When Mark Zuckerberg started Facebook, a friend of his expressed surprise that people were surrendering so much personal data to the platform. “I don’t know why,” Zuckerberg said. “They trust me. Dumb …”

We may have been dumb to trust Facebook with our data in the first place. Now we know they’ve been using the data to make us even dumber.

• A research paper explains: in Quitting Facebook Leads to Higher Levels of Well-Being, researchers found that quitting Facebook has “positive effects on the two dimensions of well-being: our life satisfaction increases and our emotions become more positive.” (from the journal Cyberpsychology, Behavior and Social Networking)

• And by the way, you need to delete Facebook and Instagram and WhatsApp. Zuck owns them all. As Zeynep Tufekci put it, “You’d be surprised how many people don’t know that Facebook owns Instagram and WhatsApp.”

• TechCrunch’s Josh Constine: Facebook has allowed so many worst-case scenarios to come true there’s too many to count, but I’m going to try *deep breath*… see also his accompanying TechCrunch piece.

• Google’s Francois Chollet posted an anti-Facebook thread: “If Facebook gets to decide, over the span of many years, which news you will see (real or fake), whose political status updates you’ll see, and who will see yours, then Facebook is in effect in control of your political beliefs and your worldview.” Good point, Francois! (And don’t worry, I’ll soon be covering Google’s surveillance practices, too.)

• Matt Yglesias puts it well in Vox: The case against Facebook is “not just about privacy; its core function makes people lonely and sad.” Yglesias suggests that Zuck “simply walk away from it, shut it down, salt the earth, and move on to doing something entirely new.” Unrealistic, yes, but it’s worth stating the case: Zuck should just shut down Facebook.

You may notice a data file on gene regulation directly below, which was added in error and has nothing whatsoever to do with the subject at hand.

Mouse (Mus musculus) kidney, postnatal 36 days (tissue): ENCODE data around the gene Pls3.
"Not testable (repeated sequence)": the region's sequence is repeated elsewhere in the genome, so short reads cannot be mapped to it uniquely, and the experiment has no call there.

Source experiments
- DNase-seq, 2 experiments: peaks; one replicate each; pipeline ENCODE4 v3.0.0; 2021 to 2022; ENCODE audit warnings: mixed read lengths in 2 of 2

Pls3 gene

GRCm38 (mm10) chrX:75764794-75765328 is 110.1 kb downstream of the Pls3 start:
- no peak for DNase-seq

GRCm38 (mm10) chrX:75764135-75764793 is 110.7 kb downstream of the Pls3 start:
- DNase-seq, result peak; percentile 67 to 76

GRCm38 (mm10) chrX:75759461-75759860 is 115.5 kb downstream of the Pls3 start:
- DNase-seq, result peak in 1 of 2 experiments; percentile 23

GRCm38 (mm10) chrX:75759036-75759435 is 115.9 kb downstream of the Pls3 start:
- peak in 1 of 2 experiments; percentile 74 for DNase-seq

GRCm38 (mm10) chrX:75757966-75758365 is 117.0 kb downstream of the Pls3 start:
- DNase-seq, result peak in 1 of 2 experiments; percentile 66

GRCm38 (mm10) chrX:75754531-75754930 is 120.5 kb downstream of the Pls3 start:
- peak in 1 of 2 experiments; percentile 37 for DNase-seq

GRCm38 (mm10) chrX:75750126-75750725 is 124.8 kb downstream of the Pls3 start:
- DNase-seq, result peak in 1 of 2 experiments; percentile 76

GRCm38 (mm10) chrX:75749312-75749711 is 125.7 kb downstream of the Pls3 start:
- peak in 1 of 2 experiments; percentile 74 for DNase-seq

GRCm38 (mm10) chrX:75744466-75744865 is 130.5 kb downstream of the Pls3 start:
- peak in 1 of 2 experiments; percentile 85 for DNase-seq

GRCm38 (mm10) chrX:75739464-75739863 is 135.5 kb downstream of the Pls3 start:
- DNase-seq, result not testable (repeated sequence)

• Unfortunately, Zuck is digging in: it’s all someone else’s fault! In this NYT interview, Zuck asks: “were there [other] apps that could have.. done something that violated people’s trust?” I don’t know, Zuck, maybe you should rack your brains to think who might have violated people’s trust. As Open Markets Institute’s Matt Stoller puts it, Zuck’s defense is “increasingly bizarre. He sees himself as the victim here, that he, a powerless man worth $70B+, was tricked. He still thinks Facebook is a ‘community’. And he doesn’t acknowledge he threatened to sue the newspapers reporting the scandal.”

• Then last weekend, Zuck bought a full-page ad in the NYT, WSJ, Washington Post, and six papers in the UK – claiming the breach was caused by “a quiz app built by a university researcher.” This ad was a poor attempt to point the blame away from Facebook. In other words, “pay no attention to my surveillance of you – we’re going to punish that bad, bad 3rd party for misusing the data we surveilled!”

• Fact is, Facebook is toxic. As Mike Caulfield put it, forget the tobacco-industry comparisons, as it’s more accurate to compare Facebook to Union Carbide: “Facebook is in an industry with a lot of risk and they seek out countries with low regulation and low institutional power to experiment in.”

As Kelvin Yu put it, “In retrospect, it might have been a mistake to give Facebook all of my personal information in exchange for seeing what my high school friends eat for dinner.”

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Treating users well in the #deletefacebook era:
https://creativegood.com/blog/treating-users-well-deletefacebook/ by @markhurst